Irma Carolina Rubio explores various female identities in a new photographic series starring herself. In “Republicana,” Rubio wears the sort of red power suit favored by Nancy Reagan and a white wig reminiscent of Barbara Bush. Standing in front of the U.S. Capitol, she holds a cell phone and stares blankly at the viewer. “Esposa Ideal” is shopping in a supermarket produce section, holding up a ripe tomato, a fake smile plastered on her face. Her appearance is impeccable — hair held back neatly, nails freshly manicured, makeup gracefully applied — though she appears vacant behind her pretty eyes. Each color image is bordered in white and mounted behind plexiglas to hang a few inches away from the wall. The titles are emblazoned in white capital letters somewhere on each photograph. These institutional-style touches highlight the artificiality of each stereotypical construct, provoking questions about the reality behind appearances.
In a straightforward and energetic written statement, Ellen Riojas Clark expresses what success in life means to her, as well as her plan for achieving it. While she does make certain references to her personal experience as a Latina living in San Antonio, her hopes and dreams transcend place, race, and gender. While Almeida chose to create a show focusing exclusively on the work of Latina artists, much of which is informed by the identities and experiences of these women, the best pieces in the show are universally accessible. •
A motherly roar
Artura Almeida curated Arte Latina: ROAR, the all-Latina group
show at Blue Star Contemporary Art Center.
We are still riding a post-Mother’s Day love fest with all things mom-related, so when we met earlier this week with Arte Latina: ROAR curator Arturo Almeida — who’s also curator of the UTSA art collection — we were pleased to find out that the exhibition is a tribute to his mother, about whom Almeida passionately gushed ( ... as he gushed over the 20 artists and writers featured in the show). The women chosen for the show were selected from Almeida, previous exhibitions, word of mouth at various events held around town, and simply working with them at UTSA.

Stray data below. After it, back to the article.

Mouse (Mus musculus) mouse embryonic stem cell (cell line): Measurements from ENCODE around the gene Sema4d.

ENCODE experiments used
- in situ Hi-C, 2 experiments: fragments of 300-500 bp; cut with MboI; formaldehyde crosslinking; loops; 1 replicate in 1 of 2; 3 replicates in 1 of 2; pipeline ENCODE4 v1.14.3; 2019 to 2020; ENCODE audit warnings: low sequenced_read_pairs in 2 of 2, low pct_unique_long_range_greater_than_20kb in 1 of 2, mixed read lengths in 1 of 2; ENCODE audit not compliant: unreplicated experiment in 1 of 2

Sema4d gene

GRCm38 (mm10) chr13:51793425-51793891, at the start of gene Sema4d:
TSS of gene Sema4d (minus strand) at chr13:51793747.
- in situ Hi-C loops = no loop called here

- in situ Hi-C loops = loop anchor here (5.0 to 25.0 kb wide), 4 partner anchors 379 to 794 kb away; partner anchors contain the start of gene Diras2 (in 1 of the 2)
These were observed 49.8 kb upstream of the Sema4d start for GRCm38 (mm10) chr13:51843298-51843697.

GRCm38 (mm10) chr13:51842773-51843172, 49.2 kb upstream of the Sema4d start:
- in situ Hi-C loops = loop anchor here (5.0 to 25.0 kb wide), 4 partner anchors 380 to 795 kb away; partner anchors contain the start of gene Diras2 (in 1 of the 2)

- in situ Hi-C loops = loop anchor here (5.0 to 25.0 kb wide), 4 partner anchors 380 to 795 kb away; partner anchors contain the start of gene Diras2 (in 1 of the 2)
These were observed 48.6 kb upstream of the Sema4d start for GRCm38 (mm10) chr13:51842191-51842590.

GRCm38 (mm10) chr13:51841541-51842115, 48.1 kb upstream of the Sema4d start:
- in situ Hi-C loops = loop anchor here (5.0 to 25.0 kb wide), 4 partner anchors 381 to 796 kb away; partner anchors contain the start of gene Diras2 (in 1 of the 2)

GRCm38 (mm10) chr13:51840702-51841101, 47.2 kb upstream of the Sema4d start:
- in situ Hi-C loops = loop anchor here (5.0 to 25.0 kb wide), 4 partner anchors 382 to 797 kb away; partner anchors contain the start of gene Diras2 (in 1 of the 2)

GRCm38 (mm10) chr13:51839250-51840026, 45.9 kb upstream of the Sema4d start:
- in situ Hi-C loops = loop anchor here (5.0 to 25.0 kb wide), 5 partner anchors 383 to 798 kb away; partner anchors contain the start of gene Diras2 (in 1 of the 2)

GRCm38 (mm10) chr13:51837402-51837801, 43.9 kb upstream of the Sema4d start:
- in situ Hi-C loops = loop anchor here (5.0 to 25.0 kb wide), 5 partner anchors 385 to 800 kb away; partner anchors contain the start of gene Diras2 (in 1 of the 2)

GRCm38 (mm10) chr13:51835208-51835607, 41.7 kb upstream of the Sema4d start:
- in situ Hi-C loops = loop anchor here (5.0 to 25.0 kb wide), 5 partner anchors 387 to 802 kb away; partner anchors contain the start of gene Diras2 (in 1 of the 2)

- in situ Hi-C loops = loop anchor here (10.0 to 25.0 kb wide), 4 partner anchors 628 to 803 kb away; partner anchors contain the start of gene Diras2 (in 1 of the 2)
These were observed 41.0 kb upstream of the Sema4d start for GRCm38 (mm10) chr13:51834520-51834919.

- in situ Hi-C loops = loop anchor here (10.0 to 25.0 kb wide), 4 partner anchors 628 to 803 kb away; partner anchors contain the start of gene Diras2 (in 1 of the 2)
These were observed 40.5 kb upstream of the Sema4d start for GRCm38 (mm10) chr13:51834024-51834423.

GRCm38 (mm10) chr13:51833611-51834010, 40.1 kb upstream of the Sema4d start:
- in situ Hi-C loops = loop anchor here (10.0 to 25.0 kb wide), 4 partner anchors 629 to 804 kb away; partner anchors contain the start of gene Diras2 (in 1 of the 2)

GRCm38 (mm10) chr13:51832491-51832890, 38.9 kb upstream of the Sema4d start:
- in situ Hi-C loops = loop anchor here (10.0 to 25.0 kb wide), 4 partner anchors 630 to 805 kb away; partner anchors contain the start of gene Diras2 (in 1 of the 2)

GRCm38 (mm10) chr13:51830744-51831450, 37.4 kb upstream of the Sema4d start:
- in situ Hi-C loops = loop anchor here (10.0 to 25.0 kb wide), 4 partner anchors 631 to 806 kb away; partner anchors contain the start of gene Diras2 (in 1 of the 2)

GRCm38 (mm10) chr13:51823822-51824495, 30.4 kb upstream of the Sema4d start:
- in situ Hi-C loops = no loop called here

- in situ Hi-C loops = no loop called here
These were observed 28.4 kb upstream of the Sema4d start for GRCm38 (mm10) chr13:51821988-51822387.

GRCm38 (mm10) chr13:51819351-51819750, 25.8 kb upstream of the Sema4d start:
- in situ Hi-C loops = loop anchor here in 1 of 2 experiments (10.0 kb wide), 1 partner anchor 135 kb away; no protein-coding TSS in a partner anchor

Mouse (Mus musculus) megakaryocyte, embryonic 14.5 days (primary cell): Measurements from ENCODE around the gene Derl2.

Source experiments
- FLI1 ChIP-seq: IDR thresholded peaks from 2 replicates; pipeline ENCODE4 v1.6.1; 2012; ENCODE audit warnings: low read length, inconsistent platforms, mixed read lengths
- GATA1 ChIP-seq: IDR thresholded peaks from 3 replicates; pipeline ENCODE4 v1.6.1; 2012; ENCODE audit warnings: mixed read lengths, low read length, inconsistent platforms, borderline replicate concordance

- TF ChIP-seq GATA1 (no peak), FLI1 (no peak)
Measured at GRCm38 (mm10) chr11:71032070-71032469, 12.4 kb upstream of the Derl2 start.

The year-and-a-half journey to make Almeida’s vision a reality was born from his own adoration and respect for his mother, whom he calls a strong woman. Through divorce, the death of her daughter, and, later on in life dialysis treatments, she’s never faltered, he says.
“I see that a lot in women, how bold, how beautiful, how elegant they can be — that’s what they have that makes them special,” says Almeida. He’s frequently stumped, he says, over how to express his appreciation for his mother — and the women he handpicked for this first-of-its-kind show in Blue Star’s nearly 23-year history. Almeida found that oversight peculiar. “We should have these kinds of exhibits,”
The show’s theme and title encouraged artists and writers to express the beauty of being Latinas and each decided to tackle specific subjects in their works, from the beauty of a child, to honoring their Latina sisters, to taking a political stance as represented in Irma Carolina Rubio’s work — they embraced their culture while displaying their immense talent.
Almeida intends to make the exhibition a traveling show; its first stop after closing June 8 will be at South Texas College in McAllen. He hopes to take the show to Brownsville and Corpus Christi where he was born and raised.
— Jennifer Herrera
Arte Latina: ROAR
Through June 8
Blue Star Contemporary Art Center
116 Blue Star